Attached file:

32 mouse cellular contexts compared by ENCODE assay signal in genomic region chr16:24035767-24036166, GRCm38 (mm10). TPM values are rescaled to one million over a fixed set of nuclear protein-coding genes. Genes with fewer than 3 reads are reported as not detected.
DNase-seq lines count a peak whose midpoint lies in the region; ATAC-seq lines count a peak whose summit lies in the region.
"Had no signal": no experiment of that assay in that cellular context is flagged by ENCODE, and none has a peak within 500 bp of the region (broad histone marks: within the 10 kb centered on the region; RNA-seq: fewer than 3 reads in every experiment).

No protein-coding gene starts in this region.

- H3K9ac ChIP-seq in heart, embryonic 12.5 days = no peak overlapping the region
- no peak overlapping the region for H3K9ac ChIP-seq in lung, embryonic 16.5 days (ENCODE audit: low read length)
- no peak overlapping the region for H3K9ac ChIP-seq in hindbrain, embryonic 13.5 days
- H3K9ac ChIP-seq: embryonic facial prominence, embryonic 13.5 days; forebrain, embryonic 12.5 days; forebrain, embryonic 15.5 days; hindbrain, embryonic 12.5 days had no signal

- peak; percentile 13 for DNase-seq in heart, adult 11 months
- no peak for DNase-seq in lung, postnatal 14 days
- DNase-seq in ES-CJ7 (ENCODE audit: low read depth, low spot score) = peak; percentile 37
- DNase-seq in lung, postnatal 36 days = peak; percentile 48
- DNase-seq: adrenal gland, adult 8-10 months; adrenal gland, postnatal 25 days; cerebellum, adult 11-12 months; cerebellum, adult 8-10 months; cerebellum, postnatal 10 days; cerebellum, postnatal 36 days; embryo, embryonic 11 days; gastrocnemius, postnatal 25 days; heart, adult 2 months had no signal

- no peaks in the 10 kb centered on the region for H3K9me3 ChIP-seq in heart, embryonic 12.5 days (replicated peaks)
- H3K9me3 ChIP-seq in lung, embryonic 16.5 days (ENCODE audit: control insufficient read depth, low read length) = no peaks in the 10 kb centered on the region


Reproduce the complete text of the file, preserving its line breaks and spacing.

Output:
32 mouse cellular contexts compared by ENCODE assay signal in genomic region chr16:24035767-24036166, GRCm38 (mm10). TPM values are rescaled to one million over a fixed set of nuclear protein-coding genes. Genes with fewer than 3 reads are reported as not detected.
DNase-seq lines count a peak whose midpoint lies in the region; ATAC-seq lines count a peak whose summit lies in the region.
"Had no signal": no experiment of that assay in that cellular context is flagged by ENCODE, and none has a peak within 500 bp of the region (broad histone marks: within the 10 kb centered on the region; RNA-seq: fewer than 3 reads in every experiment).

No protein-coding gene starts in this region.

- H3K9ac ChIP-seq in heart, embryonic 12.5 days = no peak overlapping the region
- no peak overlapping the region for H3K9ac ChIP-seq in lung, embryonic 16.5 days (ENCODE audit: low read length)
- no peak overlapping the region for H3K9ac ChIP-seq in hindbrain, embryonic 13.5 days
- H3K9ac ChIP-seq: embryonic facial prominence, embryonic 13.5 days; forebrain, embryonic 12.5 days; forebrain, embryonic 15.5 days; hindbrain, embryonic 12.5 days had no signal

- peak; percentile 13 for DNase-seq in heart, adult 11 months
- no peak for DNase-seq in lung, postnatal 14 days
- DNase-seq in ES-CJ7 (ENCODE audit: low read depth, low spot score) = peak; percentile 37
- DNase-seq in lung, postnatal 36 days = peak; percentile 48
- DNase-seq: adrenal gland, adult 8-10 months; adrenal gland, postnatal 25 days; cerebellum, adult 11-12 months; cerebellum, adult 8-10 months; cerebellum, postnatal 10 days; cerebellum, postnatal 36 days; embryo, embryonic 11 days; gastrocnemius, postnatal 25 days; heart, adult 2 months had no signal

- no peaks in the 10 kb centered on the region for H3K9me3 ChIP-seq in heart, embryonic 12.5 days (replicated peaks)
- H3K9me3 ChIP-seq in lung, embryonic 16.5 days (ENCODE audit: control insufficient read depth, low read length) = no peaks in the 10 kb centered on the region